Will 2019 be the year of the ISD?
What are the role and the place of the ISD (Information Systems Division) in the corporate digital transformation today? A few years ago, the Information Systems Director was considered passé, replaced by the Chief Digital Officer. The emergence of cloud computing seemed to have made the position superfluous.
But now, companies are realising that the position still has a place, especially because the digital transition is based on IT and infrastructure. Just because the cloud exists doesn’t mean that cybersecurity, processes and IT solutions are no longer necessary. This was the issue discussed at this ReadyForIT of 2019 round table.
How do we know that the ISD is still alive and well?
The ISD is still alive and well, though the position has changed since the 2000s. Today, the Information Systems Director has to learn, be informed and stay in touch with the BUs. The digital transformation involves many changes.
Our entire economy has gone digital. The ISD has taken advantage of these major digital transformation trends to give the position a more strategic and more central role on the board of directors. IT is constantly on the agenda, for everything that concerns development strategy and economic decisions. The Information Systems Director has a 360° view of the organisation and its concerns.
Malika Pastor, ISD at Colliers International, explained: "My role has evolved toward a slightly more multidimensional role since I wear many hats: CIO, CDO and CTO.”
One of the ISD’s duties is to assist and work closely with general management and the BUs to improve employee productivity and propose new solutions to win new markets.
Didier Pawlak explained that at the Pénélope group, the ISD was considered just a support, despite having much to offer the BUs. In 2014, all of the company’s applications were developed in-house and all software was hosted internally.
Before moving toward the digital transition, employees had to learn about the principle of SaaS and the opportunities that it offered. Concretely, servers and internal applications were of little worth in comparison. A digital transformation could be envisaged once all these solutions were taken away from the ISD.
Now, no one raises an eyebrow when a team is offered software in SaaS mode: everyone knows that security and accessibility are guaranteed. In short, the first obstacle is the IT team, the first people who have to be convinced within a company.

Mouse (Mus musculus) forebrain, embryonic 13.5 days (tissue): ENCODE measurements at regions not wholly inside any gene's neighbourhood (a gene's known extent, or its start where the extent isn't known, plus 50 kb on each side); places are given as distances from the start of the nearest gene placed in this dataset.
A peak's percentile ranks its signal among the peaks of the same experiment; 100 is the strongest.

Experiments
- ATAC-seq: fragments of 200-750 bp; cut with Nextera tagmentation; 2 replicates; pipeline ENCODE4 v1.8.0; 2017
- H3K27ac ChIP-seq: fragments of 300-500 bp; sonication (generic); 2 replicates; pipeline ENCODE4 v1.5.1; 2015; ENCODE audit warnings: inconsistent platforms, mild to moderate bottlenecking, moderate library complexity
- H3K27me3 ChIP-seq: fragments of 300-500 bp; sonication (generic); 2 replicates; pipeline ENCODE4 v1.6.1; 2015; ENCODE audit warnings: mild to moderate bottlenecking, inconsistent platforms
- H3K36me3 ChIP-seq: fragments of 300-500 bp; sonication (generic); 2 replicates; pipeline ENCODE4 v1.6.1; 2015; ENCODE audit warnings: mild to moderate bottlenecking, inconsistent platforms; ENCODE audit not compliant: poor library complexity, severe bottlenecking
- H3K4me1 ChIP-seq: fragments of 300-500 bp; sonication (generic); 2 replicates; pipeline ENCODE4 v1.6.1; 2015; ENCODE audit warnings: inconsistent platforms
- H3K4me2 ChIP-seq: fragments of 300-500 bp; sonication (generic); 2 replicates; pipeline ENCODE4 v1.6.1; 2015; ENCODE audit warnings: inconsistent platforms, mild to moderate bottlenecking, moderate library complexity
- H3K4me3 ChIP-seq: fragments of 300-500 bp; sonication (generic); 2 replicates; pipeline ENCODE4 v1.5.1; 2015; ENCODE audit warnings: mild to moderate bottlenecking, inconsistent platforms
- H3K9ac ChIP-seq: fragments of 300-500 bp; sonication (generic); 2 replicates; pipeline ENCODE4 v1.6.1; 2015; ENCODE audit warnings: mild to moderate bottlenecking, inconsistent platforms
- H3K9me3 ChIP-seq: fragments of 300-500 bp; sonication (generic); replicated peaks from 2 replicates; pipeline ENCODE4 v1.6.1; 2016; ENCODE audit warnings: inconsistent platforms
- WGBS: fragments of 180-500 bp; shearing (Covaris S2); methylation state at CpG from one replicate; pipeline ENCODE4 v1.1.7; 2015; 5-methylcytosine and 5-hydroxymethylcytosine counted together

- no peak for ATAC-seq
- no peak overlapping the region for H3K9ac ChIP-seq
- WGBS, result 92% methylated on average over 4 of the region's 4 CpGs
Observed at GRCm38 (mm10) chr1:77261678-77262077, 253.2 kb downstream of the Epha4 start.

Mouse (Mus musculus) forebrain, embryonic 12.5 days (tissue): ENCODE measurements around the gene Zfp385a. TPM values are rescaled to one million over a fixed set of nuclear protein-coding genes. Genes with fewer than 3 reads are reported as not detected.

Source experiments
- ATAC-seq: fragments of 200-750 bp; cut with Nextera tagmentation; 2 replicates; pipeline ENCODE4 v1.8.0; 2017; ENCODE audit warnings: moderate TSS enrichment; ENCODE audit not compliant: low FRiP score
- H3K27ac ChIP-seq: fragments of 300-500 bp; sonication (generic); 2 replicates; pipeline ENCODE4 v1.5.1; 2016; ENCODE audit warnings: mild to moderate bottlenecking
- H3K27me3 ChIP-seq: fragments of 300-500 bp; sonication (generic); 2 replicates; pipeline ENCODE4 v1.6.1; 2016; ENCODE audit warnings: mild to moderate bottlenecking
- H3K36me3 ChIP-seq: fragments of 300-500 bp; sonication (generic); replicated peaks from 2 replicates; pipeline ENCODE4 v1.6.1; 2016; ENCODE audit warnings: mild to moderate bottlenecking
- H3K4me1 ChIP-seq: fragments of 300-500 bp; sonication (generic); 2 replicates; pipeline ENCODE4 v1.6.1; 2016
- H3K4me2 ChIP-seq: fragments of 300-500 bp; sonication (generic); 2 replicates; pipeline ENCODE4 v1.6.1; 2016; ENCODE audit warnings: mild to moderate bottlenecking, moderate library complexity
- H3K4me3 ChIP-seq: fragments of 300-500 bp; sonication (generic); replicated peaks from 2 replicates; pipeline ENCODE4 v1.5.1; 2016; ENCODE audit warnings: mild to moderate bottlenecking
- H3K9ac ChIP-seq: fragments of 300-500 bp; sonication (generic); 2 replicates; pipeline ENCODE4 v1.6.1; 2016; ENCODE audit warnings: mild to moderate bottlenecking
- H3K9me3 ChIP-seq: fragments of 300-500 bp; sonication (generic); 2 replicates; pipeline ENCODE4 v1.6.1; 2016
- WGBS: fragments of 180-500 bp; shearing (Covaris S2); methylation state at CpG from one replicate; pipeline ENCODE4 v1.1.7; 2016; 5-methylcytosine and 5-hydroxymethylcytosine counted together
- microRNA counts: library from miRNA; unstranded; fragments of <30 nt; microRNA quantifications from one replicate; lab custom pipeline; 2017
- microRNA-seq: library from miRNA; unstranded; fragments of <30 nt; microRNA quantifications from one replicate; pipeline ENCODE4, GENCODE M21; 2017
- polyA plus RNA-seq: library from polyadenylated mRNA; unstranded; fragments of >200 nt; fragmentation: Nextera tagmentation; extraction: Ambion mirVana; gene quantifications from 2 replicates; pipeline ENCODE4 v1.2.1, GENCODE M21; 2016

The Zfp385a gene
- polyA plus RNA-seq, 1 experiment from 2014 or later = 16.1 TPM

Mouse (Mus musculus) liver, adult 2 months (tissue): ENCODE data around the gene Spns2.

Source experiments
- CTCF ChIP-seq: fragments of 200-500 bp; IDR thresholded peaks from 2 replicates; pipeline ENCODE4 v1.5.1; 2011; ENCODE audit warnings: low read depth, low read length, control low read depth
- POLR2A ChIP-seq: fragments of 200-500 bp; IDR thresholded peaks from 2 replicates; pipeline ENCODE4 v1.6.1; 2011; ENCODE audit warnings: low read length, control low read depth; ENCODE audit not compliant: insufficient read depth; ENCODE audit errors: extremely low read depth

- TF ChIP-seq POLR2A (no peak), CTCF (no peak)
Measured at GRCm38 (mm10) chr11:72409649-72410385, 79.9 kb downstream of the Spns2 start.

How do we reconcile the ISD and digital activities?
At Lagardère, four parameters bring the ISD closer to digital activities:
- The web, because the group was accustomed to hosting events on the web, with a good ability to respond to external business development needs
- Cybersecurity, because the company has spent years organising to put surveillance in place. This monitoring has provided visibility of the deep web, the dark web and social media, i.e., the entire ecosystem talking about the company and its products. This provides the ISD organisation elements with which to structure its digital approach.
- Compliance, because with Data Protection Officers (DPO) and the PCI DSS (Payment Card Industry Data Security Standard) before them, the organisation has learned to integrate compliance in its information systems
- Data, certainly the most surprising factor. The company has seen digital players quickly join forces with data processing platforms with no visibility on what it would involve. These actors quickly came back to Lagardère due to the cost and complexity. Because of this, data processing bases have been returned to the IT organisations, which have industrialised them.
What is the modern role of this position within the company?
The modern ISD has to bring forth proposals, because this necessarily has a positive impact, and because the information systems director is seen as a partner of the business. Before anything else, the strategic ISD provides the BUs the technology they need to create business opportunities, and its legitimacy is all the more important if R&D is part of its duties.
If a company wants to be innovative, it has to concentrate on uses more than on resources, when justifying project return on investment. It has to do this, even though we know that IT investments are difficult to justify, because three out of four projects really simply aren’t justifiable. For the ISD to be at the heart of innovation, four factors are essential for it to collaborate better with the BUs:
- Clearly define the BUs’ and the organisation’s needs
- Build collaboratively with the BUs
- Be a driver, and invest time and energy not only with its own teams, but also those of the BUs
- Communicate and set up "ISD marketing"
We have to give the BUs a boost, and give them a hand so they can work more easily with the ISD. In other words, make the BUs want to propose innovation so that the ISD can help them implement it. They will feel assisted, and part of innovation, which facilitates the process. Moreover, applications have to be simplified if they are to be accepted by all employees.
Speakers: Didier Pawlak, Groupe Pénélope; Malika Pastor, Colliers International and Thierry Auger, Lagardère